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Abstracting Application IO Using Interfaces

jakewitcher profile image Jake Witcher Updated on ・6 min read

Dependency on input and output (IO) resources like databases, APIs, and user input is inevitable in software development and application design. Where you choose to include these touchpoints with IO in your code will have a substantial impact on the long term resuse and extensibility of your code as well as your ability to test it. Interfaces provide a means for hiding the implementation details required by IO interactions so that you can write the majority of your code independent of concerns about where data is coming from or where it is going.

To illustrate how functions and methods can be refactored from knowing everything about your application's IO to knowing nothing about it, we will create a small application that calculates the total price of a sales order from a list of line items. The order information is retrieved by the application from a locally stored JSON file. Each line item is represented by a struct with a description and a price.

type LineItem struct {
    Description string  `json:"description"`
    Price       float64 `json:"price"`
}
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As a first attempt we can write a function that knows everything about where the order details are stored and how to retrieve them. This function reads in the file, deserializes the contents, and then iterates over each line item to produce the total cost.

func CalculateOrderTotal() float64 {
    filePath := "data/order_items.json"
    file, err := ioutil.ReadFile(filePath)
    if err != nil {
        log.Fatalf("unable to read file %s", filePath)
    }

    var lineItems []LineItem
    err = json.Unmarshal(file, &lineItems)
    if err != nil {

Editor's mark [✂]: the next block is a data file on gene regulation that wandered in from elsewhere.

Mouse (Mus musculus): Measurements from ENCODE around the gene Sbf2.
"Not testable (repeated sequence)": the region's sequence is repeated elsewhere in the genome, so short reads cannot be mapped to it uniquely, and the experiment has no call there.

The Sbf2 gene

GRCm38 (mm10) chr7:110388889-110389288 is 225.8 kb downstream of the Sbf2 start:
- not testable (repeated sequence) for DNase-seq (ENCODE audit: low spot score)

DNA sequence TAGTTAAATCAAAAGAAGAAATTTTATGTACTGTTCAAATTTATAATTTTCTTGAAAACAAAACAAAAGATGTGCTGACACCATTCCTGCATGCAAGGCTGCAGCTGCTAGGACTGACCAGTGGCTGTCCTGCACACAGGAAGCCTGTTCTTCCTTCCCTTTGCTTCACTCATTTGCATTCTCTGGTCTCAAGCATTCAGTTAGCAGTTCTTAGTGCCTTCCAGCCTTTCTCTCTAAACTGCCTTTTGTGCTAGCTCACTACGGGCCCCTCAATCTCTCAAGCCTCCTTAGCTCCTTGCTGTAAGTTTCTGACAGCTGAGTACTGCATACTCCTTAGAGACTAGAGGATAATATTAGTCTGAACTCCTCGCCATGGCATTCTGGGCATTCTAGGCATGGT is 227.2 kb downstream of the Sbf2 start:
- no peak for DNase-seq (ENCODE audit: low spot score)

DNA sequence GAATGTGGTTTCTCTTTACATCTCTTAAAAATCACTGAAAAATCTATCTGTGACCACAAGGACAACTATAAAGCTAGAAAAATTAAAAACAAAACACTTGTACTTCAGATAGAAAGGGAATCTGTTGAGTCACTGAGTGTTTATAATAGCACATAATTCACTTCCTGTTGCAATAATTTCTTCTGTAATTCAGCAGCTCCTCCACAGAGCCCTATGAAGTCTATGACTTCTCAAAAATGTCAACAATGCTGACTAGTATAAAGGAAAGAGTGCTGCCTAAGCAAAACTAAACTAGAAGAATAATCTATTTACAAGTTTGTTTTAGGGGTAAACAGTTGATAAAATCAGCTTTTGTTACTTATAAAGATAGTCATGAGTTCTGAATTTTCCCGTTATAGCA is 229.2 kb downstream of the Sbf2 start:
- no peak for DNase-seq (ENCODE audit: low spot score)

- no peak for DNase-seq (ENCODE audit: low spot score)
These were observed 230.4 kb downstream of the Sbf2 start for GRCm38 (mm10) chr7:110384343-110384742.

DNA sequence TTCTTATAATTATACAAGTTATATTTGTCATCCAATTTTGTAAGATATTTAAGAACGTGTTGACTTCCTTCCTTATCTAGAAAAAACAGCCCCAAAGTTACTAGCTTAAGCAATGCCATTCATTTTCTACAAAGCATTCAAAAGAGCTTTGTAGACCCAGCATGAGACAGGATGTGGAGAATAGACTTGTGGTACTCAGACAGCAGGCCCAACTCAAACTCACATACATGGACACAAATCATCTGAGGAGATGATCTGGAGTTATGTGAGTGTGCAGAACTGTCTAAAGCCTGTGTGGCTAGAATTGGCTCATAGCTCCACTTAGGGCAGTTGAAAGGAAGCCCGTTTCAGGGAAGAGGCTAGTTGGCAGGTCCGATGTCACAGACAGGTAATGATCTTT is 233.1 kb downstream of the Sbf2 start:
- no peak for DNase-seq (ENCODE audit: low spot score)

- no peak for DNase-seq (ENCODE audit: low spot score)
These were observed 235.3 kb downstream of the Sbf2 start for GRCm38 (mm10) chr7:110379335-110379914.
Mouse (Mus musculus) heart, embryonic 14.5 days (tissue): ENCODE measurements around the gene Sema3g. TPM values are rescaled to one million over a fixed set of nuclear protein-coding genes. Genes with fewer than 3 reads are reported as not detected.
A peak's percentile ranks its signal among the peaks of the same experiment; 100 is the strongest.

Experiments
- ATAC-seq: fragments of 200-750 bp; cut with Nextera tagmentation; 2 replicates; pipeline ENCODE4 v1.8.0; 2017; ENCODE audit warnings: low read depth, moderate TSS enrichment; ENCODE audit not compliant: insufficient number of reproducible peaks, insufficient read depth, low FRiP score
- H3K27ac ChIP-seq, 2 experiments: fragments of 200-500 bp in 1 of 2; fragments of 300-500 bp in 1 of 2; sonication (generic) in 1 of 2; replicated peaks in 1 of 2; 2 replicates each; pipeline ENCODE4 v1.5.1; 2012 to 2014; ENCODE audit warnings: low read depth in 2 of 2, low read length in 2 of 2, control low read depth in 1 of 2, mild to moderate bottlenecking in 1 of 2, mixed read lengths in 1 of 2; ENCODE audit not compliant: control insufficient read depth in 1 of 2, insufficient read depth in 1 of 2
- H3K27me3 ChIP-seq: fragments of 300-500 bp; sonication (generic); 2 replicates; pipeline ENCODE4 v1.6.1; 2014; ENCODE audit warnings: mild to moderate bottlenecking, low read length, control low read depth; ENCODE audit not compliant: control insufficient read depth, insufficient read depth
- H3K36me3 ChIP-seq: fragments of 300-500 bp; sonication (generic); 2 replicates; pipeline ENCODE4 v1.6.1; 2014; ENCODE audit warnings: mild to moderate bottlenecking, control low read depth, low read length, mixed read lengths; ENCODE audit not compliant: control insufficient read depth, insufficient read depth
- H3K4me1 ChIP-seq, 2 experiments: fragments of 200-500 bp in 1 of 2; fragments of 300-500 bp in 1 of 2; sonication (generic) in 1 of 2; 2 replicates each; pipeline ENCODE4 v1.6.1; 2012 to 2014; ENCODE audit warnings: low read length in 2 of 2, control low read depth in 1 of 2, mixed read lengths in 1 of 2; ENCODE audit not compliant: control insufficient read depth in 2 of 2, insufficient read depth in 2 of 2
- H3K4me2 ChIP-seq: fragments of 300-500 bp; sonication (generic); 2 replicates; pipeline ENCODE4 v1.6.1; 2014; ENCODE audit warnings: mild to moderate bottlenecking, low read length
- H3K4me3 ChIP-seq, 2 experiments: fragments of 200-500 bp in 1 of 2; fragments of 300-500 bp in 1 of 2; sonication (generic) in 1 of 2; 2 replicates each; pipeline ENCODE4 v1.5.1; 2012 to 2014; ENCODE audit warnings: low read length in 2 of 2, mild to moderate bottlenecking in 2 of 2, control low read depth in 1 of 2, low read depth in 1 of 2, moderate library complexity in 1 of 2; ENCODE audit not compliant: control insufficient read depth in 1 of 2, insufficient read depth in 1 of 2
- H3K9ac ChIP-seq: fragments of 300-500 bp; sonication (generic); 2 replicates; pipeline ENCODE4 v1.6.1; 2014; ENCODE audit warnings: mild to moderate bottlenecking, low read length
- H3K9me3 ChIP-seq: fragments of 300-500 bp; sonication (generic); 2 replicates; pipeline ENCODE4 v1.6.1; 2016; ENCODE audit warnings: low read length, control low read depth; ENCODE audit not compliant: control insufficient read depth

log.Fatalf("unable to parse json for file %s", filePath)
    }

    var orderTotal float64
    for _, lineItem := range lineItems {
        orderTotal += lineItem.Price
    }

    return orderTotal
}
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This approach is problematic for a number of reasons. The first red flag is that this function is not focused on doing just one thing. It does more than calculate order totals as the name implies; it is reading in files and deserializing JSON as well.

The function is also restricted to retrieving the order information from one specific source. This could be addressed by passing in the file path as an argument but what happens if requirements change and order information must be retrieved from additional forms of persistent storage like a relational database or blob storage in the cloud? This first attempt at implementing CalculateOrderTotal does not allow us to reuse the order total calculation logic for anything other than JSON files.

And there's one more problem with this function. It's difficult to test.

func TestCalculateOrderTotal(t *testing.T) {
    var expected float64 = 3476
    actual := CalculateOrderTotal()

    if actual != expected {
        t.Fatalf("expected %.2f, actual %.2f", expected, actual)
    }
}
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Running this code actually causes ioutil.ReadFile to return a file not found error because the hardcoded file path is relative and the test directory uses a different root path when resolving relative file paths than the one used by the application's main function. Again, this could be resolved by passing in the file path as an argument but tests will be dependent on the file system and CalculateOrderTotal will still be responsible for too many things and dependent on a very specific data retrieval implementation.

We can move a step in the right direction by extracting the file reading and JSON deserialzing code into a method of a struct designed specifically to deserialize JSON from a file.

type JsonOrderProvider struct {
    FilePath string
}